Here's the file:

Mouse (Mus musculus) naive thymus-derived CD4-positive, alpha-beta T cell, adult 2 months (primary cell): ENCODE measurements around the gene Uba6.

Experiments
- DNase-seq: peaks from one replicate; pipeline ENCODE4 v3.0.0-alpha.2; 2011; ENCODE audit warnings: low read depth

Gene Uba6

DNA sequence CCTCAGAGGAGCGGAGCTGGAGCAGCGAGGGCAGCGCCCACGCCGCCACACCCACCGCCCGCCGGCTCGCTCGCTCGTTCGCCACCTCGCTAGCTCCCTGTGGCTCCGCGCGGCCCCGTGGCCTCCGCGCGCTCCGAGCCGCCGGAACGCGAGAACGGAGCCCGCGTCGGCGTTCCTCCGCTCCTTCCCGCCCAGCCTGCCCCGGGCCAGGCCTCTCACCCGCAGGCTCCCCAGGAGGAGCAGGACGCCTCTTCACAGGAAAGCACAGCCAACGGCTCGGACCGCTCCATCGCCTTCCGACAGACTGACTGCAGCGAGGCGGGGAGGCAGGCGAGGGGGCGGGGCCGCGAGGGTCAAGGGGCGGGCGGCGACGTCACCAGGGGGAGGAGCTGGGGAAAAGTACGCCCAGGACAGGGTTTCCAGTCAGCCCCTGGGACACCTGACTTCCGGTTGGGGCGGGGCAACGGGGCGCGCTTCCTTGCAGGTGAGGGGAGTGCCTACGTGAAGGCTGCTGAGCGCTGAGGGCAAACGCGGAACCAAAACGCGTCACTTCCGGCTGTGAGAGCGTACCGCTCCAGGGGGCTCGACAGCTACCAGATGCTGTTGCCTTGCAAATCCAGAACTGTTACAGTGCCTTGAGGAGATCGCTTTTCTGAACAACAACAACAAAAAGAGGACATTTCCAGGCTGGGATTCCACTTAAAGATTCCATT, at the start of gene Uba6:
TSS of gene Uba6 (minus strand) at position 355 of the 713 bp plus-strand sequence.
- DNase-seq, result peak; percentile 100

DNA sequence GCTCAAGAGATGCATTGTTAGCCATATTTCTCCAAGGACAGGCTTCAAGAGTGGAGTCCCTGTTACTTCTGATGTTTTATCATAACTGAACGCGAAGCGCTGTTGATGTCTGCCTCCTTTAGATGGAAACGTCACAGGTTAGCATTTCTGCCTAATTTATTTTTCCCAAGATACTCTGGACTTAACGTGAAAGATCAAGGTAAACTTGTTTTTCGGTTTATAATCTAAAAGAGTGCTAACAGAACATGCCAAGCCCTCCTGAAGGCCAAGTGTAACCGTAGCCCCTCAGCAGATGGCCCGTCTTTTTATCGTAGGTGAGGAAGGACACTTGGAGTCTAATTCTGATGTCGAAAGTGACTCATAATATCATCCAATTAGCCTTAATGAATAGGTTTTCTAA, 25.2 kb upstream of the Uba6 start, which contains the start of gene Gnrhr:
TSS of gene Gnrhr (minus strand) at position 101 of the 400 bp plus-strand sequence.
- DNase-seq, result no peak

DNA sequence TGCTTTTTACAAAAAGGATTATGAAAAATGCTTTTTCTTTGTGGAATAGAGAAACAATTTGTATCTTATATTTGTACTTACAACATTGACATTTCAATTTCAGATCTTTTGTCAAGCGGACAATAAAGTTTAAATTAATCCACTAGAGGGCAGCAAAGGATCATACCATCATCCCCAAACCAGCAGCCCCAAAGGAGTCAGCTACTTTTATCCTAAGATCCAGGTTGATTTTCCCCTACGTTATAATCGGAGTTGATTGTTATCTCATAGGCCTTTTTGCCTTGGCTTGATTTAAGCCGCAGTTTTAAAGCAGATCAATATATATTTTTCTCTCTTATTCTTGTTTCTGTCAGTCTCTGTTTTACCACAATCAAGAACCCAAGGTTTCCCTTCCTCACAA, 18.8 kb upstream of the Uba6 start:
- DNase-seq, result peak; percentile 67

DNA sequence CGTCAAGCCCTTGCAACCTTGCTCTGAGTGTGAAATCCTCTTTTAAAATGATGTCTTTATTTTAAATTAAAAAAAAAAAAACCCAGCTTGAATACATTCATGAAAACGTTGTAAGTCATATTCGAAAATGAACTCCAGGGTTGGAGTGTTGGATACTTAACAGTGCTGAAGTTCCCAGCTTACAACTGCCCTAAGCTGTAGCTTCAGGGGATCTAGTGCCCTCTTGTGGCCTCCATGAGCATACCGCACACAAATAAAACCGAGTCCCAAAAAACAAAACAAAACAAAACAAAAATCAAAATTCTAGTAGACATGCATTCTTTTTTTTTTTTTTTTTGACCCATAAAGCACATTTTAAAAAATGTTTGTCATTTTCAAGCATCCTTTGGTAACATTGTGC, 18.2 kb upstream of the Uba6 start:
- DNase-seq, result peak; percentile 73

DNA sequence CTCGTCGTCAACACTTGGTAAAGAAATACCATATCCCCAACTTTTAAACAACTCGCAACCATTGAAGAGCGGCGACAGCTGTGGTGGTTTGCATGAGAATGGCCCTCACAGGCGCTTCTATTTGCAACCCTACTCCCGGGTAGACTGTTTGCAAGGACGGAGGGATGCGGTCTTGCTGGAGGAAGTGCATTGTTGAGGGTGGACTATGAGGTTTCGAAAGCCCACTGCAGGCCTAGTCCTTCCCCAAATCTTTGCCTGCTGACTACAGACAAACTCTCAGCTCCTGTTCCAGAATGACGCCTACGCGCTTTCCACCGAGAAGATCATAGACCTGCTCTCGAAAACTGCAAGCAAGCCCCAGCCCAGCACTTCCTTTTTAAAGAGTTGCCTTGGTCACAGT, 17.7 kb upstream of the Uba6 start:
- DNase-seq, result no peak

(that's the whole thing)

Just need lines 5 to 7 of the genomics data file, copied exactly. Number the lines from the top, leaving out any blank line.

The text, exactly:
DNA sequence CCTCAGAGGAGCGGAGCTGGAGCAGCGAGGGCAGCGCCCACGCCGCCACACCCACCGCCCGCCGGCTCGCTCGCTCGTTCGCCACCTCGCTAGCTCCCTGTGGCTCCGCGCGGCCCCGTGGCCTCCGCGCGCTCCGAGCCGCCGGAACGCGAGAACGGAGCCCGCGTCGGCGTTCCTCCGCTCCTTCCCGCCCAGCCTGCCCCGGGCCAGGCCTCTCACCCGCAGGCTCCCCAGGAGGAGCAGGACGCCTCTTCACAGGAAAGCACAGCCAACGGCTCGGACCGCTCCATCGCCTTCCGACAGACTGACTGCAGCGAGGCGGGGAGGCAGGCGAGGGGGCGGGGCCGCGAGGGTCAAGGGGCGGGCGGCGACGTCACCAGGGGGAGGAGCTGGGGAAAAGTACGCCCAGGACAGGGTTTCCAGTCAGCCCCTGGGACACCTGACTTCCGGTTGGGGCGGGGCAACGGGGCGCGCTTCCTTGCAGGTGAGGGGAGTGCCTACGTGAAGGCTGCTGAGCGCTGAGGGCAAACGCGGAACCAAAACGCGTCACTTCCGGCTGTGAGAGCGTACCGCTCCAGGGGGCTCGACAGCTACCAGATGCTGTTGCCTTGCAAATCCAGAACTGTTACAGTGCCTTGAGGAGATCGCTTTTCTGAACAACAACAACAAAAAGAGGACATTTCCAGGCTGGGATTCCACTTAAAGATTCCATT, at the start of gene Uba6:
TSS of gene Uba6 (minus strand) at position 355 of the 713 bp plus-strand sequence.
- DNase-seq, result peak; percentile 100